A restaurant in Bangkok created plastic partitions and moved its tables farther apart to separate guests in a normally tight space. Lillian Suwanrumpha/AFP/Getty Images
As restaurants and bars reopen to the public, it’s important to realize that eating out will increase your risk of exposure to the new coronavirus.
Two of the most important public health measures for keeping illnesses to a minimum are nearly impossible in these situations: First, it’s hard to eat or drink while wearing a face mask. Second, social distancing is difficult in tight spaces normally filled with back-to-back seating and servers who weave among the busy tables all evening long.
So, what should you look out for, and how can you and the restaurant reduce the risk? Here are answers to a few common questions.
How far apart should tables and bar stools be?
There is nothing magical about 6 feet, the number we often hear in formal guidance from government agencies. I would consider that the minimum distance required for safe spacing.
The “6-foot” rule is based on old data about the distance droplets can spread respiratory viruses. These droplets tend to settle out of the air within 6 feet, but that isn’t always the case. Aerosols can spread the virus over larger distances, though there remains some uncertainty about how common this spread is. Particles generated by sneezes or someone running can travel up to 30 feet.
Talking alone has been shown to generate respiratory droplets that could be infectious.
If there is a fan or current generated in a closed space such as a restaurant, particles will also travel farther. This was shown in a paper from China: People in a restaurant downwind of an infected person became infected even though the distance was greater than 6 feet.
The closer the distance and the greater the time someone is exposed to a person who is infectious, the greater the risk.
If the servers wear masks, is that enough?
If servers wear masks, that will afford a layer of protection, but customers eating and talking could still spread the virus.
One way to mitigate that risk in this imperfect situation, at least from a public health point of view, would be to have tables surrounded by protective barriers, such as plexiglass or screens, or put tables in separate rooms with doors that can be closed. Some states are encouraging restaurants to limit each table to only one server who delivers everything.
Restaurants could also screen guests before they enter, either with temperature checks or questions about symptoms and their close contacts with anyone recently diagnosed with COVID-19. It’s controversial, but restaurants in California have tried it. Washington state tried to require restaurants to record visitors’ contact information in case an outbreak is discovered, but it pulled back to only recommend doing so.
It’s easier to screen employees. In fact, guidelines from the Centers for Disease Control and Prevention recommend restaurants have employee screening in place before they reopen. But while screening employees for possible infection could decrease risk, it’s important to remember that people can be infectious six days before they develop symptoms. That is why masks, eye protection, social distancing and hand hygiene are critical measures for preventing infection.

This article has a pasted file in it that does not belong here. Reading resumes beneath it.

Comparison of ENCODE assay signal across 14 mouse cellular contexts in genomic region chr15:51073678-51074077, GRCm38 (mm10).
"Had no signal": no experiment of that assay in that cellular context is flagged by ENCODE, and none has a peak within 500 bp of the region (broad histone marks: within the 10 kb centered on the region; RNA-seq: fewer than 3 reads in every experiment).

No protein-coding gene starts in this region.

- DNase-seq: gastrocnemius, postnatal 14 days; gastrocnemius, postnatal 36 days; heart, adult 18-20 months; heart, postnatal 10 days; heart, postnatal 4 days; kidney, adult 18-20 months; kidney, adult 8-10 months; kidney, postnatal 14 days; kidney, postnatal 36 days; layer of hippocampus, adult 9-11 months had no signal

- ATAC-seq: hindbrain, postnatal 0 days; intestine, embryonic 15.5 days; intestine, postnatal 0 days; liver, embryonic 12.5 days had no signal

Should I ask for disposable utensils and wipe everything down?
Regular dishwashing of plates, glasses and utensils, and laundering of napkins and tablecloths, will inactivate the virus. No need for disposables here.
The table should also be cleaned and disinfected between uses and marked as sanitized.
Menus are a bit more problematic, depending on the material. Plastic menus could be disinfected. Disposable menus would be more ideal. Remember, even if someone touches a surface that has infectious virus, as long as they don’t touch their mouth, nose or eyes they should be safe. So, when in doubt, wash your hands or use hand sanitizer.
Can I get the virus from food from the kitchen?
The risk of becoming infected with the new coronavirus from food is very low.
This is a respiratory virus whose primary mode of infection is accessing the upper or lower respiratory tract through droplets or aerosols entering your mouth, nose or eyes. It needs to enter the respiratory tract to cause infection, and it cannot do this by way of the stomach or intestinal tract.
The virus also is not very stable in the environment. Studies have shown it loses half its viral concentration after less than an hour on copper, three and a half hours on cardboard and just under seven hours on plastic. If food were to be contaminated during preparation, cooking temperature would likely inactivate much if not all of the virus.
The use of masks and maintaining good hand hygiene by food preparers should significantly reduce the risk of food contamination.
Is outdoor seating or a drive-through any safer?
Vulnerable people may want to pass on dine-in options and focus on pickup or perhaps outside dining if the conditions are appropriate.
Drive-up windows or carry-out are probably the safest; transient interaction with one individual when everyone is wearing masks is a lower-risk situation.
Overall, outside dining is safer than indoor dining with everything else being equal on a nonwindy day due to the larger air volume. Maintaining eye protection via glasses and intermittent mask use between bites and sips would further decrease the risk.
About The Author
Thomas A. Russo, Professor and Chief, Infectious Disease, Department of Medicine, University at Buffalo, The State University of New York